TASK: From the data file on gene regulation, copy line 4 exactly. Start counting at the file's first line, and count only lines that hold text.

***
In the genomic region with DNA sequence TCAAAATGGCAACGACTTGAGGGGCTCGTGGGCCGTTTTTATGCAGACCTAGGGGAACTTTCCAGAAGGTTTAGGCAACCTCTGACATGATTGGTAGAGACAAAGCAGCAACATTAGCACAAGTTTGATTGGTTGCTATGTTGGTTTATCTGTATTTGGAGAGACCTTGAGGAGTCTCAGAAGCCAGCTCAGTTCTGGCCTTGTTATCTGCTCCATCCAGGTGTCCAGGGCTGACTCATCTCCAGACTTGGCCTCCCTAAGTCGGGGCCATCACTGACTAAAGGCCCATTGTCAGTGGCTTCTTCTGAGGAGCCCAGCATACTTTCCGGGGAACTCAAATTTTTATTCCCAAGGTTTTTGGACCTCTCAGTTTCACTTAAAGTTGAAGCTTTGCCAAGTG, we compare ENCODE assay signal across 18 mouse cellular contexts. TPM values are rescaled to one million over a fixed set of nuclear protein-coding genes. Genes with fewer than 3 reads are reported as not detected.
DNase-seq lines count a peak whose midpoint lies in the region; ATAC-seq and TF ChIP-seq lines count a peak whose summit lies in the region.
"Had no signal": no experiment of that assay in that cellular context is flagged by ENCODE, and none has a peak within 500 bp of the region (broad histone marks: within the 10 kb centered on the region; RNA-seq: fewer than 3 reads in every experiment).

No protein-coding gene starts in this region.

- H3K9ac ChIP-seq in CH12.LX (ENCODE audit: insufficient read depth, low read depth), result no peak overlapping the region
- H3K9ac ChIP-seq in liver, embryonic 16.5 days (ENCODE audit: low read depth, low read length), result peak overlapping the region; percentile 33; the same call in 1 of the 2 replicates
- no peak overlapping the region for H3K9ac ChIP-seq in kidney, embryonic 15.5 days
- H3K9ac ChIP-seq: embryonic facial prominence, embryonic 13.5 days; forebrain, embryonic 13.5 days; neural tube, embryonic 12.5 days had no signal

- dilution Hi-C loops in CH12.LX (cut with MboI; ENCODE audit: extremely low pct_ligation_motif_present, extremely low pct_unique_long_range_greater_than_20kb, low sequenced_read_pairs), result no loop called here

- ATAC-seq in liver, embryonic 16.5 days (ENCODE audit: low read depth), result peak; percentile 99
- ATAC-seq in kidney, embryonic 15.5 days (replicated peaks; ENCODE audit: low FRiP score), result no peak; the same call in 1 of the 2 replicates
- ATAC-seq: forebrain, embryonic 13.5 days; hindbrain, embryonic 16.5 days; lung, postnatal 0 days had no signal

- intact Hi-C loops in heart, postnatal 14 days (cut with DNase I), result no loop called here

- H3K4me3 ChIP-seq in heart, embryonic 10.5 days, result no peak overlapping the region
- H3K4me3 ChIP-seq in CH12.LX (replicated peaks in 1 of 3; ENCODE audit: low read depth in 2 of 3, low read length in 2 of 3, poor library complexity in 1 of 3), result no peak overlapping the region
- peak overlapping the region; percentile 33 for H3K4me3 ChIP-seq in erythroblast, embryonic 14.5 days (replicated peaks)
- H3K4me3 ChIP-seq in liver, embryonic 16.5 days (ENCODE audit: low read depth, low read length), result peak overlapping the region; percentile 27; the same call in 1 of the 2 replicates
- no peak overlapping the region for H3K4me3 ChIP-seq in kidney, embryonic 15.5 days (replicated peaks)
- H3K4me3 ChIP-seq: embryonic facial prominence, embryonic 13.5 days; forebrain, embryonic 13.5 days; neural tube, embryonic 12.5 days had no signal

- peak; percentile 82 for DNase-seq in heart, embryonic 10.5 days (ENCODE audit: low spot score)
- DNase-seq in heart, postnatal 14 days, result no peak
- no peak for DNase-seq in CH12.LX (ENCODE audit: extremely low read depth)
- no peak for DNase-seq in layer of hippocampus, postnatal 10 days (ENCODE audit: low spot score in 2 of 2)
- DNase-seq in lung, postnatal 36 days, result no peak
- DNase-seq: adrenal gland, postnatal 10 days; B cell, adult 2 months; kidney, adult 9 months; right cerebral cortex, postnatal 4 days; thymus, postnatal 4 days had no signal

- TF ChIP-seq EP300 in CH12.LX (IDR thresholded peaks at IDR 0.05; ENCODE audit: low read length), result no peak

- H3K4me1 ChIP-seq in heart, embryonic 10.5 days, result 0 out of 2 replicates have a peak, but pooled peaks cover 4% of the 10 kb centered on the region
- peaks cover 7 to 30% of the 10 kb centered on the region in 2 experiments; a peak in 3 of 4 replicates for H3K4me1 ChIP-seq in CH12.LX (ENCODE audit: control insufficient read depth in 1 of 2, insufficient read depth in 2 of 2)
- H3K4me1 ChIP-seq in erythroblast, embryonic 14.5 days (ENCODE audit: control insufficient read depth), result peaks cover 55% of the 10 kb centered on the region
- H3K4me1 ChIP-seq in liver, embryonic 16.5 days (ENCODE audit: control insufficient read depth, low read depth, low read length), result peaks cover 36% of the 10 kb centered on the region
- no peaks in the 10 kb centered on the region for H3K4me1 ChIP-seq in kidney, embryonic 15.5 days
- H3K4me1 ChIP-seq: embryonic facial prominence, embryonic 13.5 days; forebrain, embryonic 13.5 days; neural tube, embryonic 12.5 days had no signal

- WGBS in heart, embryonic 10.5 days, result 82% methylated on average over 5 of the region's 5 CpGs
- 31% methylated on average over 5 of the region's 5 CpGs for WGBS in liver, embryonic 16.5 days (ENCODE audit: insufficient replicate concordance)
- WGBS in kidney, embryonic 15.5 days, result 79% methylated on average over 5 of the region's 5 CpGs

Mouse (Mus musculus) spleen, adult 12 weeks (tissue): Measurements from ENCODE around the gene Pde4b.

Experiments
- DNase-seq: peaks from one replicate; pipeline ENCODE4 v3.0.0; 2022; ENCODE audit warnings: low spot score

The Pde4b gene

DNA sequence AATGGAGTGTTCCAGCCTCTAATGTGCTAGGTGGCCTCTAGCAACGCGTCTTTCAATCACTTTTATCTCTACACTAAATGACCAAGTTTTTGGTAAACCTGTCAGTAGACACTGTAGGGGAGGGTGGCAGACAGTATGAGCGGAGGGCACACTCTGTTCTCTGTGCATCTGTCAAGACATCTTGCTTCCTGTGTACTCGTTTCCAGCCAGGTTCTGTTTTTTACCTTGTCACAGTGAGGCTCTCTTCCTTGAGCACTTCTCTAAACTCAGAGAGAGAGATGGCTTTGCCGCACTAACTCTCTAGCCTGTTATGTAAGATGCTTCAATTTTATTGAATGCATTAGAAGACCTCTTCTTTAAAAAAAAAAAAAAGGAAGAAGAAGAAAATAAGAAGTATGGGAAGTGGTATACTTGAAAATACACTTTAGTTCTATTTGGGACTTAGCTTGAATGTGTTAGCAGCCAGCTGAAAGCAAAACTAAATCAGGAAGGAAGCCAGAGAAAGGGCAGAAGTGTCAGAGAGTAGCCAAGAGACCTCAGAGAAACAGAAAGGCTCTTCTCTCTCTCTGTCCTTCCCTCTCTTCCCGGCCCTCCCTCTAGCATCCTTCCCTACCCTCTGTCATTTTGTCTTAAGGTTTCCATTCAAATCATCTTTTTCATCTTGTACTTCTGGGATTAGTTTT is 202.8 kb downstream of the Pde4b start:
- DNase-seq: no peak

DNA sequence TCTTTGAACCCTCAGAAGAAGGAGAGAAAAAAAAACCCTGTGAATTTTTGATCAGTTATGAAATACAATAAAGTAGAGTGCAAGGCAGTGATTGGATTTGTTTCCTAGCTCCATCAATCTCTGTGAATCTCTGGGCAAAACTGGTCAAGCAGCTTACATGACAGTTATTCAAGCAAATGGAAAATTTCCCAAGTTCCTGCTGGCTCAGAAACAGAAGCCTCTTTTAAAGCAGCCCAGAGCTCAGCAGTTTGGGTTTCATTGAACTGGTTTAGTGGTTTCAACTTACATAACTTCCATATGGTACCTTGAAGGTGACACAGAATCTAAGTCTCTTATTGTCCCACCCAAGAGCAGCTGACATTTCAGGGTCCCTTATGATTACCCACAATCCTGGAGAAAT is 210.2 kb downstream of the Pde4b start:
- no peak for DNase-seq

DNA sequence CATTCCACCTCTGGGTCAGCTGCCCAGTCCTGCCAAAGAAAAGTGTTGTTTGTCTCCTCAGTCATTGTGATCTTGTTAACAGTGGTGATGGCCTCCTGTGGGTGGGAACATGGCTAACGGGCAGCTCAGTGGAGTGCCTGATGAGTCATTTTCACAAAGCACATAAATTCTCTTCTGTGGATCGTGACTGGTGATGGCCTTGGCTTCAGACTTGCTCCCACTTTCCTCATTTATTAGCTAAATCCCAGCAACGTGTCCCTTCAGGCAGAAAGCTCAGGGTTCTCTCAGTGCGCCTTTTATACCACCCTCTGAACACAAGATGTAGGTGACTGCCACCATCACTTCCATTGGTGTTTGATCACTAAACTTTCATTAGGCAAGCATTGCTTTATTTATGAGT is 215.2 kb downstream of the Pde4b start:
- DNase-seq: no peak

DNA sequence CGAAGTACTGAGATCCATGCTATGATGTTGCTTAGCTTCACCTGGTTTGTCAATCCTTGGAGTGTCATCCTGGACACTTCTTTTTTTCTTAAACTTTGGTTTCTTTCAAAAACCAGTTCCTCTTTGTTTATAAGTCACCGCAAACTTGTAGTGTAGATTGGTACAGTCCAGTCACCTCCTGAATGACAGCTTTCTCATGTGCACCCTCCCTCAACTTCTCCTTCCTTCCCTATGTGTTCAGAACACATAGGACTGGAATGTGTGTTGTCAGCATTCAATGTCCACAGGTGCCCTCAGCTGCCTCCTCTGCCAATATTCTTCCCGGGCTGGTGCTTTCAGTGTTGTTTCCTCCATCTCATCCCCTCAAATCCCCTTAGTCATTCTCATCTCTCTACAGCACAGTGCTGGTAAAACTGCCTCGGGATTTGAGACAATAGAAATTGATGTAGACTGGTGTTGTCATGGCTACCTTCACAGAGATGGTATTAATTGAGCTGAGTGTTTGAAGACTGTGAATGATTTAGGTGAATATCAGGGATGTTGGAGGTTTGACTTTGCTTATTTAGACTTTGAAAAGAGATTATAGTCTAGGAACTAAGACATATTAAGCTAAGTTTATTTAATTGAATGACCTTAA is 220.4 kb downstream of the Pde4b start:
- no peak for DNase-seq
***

No protein-coding gene starts in this region.